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MSD2500 Reading Film: Hollywood

Semester 1, 2021 Online
Short Description: Reading Film
Units : 1
Faculty or Section : Faculty of Business, Education, Law and Arts
School or Department : School of Humanities & Communication
Student contribution band : 2021 Grandfather Funding Cl 1
ASCED code : 100799 - Communication and Media Studie
Grading basis : Graded


Examiner: Kelly McWilliam


Enrolment is not permitted in MSD2500 if CMS2019 has been previously completed.


Hollywood cinema is the best known and the most influential national cinema in the world and has been so for a century. But how and why? And with what effect? Certainly, Hollywood’s long-held significance around the world makes it the ideal case study in introducing students to screen media analysis: skills they can then apply to a range of other media, and in a range of employment, moving forward. This course surveys the development of Hollywood cinema from its emergence to the present day, and covers key historical, technological, and cultural developments through a focus on influential periods, filmmakers, and films.


In this course, students use Hollywood as a case study to begin to develop core skills in screen analysis, to help them develop an analytical skill set that can then be applied to a range of other media and foci. Students examine the emergence, development, and global expansion of the Hollywood film industry, arguably the most famous national cinema in the world. Students use textual and contextual approaches to examine the industry in light of changing cultural, economic, industrial, political, and technological contexts. Regular film screenings featuring a broad selection of influential Hollywood texts will provide context and enable students to complete the course with a film review for their job-ready Media Studies portfolios.


On successful completion of this course students should be able to:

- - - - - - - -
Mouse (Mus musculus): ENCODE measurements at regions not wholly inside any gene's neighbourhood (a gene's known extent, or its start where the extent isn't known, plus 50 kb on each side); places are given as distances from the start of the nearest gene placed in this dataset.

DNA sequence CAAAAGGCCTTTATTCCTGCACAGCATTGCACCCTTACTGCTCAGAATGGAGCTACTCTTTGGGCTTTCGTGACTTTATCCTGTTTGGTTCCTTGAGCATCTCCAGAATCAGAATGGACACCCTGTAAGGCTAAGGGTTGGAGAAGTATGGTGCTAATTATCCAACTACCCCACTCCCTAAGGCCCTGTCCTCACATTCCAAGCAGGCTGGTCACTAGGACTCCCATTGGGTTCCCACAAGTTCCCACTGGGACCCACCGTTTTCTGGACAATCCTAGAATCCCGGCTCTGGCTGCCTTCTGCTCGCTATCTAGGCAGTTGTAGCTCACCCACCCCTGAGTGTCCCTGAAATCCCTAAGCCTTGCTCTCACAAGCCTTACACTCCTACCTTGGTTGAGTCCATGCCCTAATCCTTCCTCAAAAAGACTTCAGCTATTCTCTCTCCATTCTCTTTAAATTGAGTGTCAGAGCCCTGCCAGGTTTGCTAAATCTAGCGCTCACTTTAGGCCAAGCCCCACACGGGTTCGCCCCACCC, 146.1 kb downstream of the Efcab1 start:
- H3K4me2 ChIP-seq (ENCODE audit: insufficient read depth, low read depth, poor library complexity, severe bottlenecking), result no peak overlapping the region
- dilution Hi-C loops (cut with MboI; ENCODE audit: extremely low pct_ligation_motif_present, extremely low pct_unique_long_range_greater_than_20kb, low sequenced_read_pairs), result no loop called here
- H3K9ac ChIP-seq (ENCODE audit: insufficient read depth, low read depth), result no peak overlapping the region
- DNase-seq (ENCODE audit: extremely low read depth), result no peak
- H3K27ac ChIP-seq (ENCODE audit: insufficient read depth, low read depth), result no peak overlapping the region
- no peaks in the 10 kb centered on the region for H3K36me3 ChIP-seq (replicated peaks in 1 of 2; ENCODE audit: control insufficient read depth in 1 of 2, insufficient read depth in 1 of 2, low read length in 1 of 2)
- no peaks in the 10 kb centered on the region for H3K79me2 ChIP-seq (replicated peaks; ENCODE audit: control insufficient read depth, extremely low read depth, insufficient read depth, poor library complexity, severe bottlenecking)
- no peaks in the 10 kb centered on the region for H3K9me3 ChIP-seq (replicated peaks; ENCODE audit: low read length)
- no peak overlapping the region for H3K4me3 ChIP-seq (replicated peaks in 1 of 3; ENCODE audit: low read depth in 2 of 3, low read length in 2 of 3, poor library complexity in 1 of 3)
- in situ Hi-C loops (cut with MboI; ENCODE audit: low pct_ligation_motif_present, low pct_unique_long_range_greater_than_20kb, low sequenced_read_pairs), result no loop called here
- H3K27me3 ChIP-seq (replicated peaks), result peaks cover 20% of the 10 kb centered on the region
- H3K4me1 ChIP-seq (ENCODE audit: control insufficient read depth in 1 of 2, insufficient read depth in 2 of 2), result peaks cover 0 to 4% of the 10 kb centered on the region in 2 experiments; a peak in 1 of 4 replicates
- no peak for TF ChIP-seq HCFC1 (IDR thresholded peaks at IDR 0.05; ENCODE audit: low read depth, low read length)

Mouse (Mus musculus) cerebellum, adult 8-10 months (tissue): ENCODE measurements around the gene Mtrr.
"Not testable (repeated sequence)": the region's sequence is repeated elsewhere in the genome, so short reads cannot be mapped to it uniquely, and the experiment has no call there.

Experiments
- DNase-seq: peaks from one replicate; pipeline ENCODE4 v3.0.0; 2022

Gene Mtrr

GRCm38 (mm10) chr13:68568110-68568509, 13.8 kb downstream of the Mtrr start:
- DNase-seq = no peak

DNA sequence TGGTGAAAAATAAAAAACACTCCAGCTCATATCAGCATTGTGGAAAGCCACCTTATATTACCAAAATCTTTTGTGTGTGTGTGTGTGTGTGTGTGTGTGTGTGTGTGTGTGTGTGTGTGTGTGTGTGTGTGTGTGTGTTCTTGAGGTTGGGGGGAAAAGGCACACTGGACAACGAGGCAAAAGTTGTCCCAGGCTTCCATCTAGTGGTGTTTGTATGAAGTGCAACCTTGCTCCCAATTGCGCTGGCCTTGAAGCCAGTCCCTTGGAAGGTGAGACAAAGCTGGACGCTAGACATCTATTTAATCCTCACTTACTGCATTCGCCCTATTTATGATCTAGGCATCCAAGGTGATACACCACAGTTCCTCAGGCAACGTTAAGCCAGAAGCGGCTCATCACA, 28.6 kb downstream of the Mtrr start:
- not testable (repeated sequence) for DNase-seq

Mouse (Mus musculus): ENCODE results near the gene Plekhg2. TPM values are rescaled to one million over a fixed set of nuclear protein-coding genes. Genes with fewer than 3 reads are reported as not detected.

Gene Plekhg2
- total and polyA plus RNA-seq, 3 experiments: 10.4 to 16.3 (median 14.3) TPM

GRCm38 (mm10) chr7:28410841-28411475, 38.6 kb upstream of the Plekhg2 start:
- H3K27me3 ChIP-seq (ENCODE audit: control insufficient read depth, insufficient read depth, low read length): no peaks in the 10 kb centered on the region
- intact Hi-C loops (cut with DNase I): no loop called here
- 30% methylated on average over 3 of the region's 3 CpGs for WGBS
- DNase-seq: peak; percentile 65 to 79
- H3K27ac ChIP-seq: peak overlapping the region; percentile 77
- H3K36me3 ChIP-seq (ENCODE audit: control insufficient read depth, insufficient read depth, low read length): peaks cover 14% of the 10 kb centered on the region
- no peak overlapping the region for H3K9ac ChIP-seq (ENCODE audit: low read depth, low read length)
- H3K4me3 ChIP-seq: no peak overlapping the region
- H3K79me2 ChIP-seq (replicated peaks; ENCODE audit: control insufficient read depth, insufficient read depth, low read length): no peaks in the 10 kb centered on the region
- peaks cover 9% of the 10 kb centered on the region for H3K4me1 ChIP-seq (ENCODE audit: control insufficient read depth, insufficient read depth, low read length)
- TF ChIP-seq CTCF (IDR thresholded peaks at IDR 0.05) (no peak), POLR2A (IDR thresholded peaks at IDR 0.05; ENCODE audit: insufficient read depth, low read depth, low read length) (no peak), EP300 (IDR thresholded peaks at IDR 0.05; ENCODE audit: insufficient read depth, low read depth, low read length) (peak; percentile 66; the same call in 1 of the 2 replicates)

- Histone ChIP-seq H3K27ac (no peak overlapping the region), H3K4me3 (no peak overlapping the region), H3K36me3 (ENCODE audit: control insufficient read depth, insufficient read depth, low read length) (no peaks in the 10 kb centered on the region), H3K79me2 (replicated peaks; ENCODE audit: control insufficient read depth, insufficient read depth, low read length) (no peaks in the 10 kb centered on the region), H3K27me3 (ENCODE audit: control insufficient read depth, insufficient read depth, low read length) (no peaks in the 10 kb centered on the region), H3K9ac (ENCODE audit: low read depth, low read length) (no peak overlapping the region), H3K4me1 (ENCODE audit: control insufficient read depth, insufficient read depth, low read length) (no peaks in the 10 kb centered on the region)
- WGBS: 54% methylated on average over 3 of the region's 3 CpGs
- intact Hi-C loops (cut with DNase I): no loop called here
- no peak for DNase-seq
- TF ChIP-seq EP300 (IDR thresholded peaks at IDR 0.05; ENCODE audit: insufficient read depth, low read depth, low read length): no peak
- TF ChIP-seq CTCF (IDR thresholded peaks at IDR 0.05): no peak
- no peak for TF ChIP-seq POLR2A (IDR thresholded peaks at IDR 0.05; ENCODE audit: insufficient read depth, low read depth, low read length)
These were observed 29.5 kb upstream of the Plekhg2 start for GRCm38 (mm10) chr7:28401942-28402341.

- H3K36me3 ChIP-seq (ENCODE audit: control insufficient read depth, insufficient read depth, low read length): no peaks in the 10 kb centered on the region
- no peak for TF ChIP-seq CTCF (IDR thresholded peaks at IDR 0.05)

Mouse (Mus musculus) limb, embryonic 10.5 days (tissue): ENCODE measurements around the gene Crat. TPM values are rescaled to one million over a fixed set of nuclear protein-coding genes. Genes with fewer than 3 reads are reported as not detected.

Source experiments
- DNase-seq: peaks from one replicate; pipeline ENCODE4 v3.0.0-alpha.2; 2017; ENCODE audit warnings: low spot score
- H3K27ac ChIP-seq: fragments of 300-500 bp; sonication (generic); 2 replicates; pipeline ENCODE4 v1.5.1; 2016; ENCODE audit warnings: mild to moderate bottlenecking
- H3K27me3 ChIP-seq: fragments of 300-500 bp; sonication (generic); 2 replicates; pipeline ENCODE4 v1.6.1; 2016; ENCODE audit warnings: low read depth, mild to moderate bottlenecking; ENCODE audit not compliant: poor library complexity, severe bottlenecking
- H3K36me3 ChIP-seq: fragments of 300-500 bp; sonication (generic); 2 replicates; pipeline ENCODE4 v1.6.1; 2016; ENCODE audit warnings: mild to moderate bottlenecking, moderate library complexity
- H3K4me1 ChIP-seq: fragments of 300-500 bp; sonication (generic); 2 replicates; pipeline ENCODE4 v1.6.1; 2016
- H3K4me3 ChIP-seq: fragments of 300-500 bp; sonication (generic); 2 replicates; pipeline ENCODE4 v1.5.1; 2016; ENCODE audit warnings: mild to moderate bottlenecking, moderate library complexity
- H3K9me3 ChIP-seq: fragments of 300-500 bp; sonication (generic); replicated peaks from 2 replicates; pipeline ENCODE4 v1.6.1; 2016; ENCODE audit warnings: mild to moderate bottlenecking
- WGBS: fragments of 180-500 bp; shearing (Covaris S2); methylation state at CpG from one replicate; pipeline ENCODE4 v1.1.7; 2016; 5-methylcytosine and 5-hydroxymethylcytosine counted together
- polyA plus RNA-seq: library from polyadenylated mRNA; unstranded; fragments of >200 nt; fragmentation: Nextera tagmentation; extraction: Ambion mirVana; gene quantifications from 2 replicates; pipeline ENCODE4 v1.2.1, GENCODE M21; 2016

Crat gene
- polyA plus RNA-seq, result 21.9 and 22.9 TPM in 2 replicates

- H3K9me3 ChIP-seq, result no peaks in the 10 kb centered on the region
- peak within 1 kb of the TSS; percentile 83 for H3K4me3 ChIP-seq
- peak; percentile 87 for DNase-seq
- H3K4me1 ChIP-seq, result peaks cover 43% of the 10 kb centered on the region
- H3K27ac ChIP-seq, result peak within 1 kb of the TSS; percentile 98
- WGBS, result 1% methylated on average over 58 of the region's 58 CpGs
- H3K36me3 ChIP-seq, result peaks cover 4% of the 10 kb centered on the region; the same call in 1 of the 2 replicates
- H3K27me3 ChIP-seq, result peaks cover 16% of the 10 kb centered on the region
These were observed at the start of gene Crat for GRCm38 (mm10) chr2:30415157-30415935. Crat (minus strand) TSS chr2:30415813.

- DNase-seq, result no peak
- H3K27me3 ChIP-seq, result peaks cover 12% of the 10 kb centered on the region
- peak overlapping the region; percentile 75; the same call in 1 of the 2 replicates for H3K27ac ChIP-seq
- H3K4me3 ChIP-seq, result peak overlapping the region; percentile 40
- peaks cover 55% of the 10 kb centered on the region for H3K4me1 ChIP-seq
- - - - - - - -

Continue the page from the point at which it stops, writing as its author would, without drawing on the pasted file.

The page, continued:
1. use clear communication to discuss key periods and characteristics of Hollywood cinema;
  2. critically discuss a range of films;
  3. use key concepts in media theory in appropriate and ethical ways;
  4. conduct critical analyses of Hollywood films.


Description Weighting(%)
1. Early Hollywood 25.00
2. Classical Hollywood 25.00
3. Contemporary Hollywood 25.00
4. Screen Media Analysis 25.00

Text and materials required to be purchased or accessed

ALL textbooks and materials available to be purchased can be sourced from USQ's Online Bookshop (unless otherwise stated). (

Please contact us for alternative purchase options from USQ Bookshop. (

Stadler, J with McWilliam, K 2009, Screen Media: Analysing Film and Television, Allen and Unwin.

Reference materials

Reference materials are materials that, if accessed by students, may improve their knowledge and understanding of the material in the course and enrich their learning experience.
Bordwell, D, Thompson, K & Smith, J 2016, Film Art: An Introduction, 11th edn, McGraw-Hill Education, New York.
Cook, DA 2016, A History of Narrative Film, 5th edn, WW Norton & Company, New York.
Cook, P (ed) 2007, The Cinema Book, 3rd edn, British Film Institute, London.
Dyer, R 2003, Heavenly Bodies: Film Stars and Society, 2nd edn, Routledge, New York.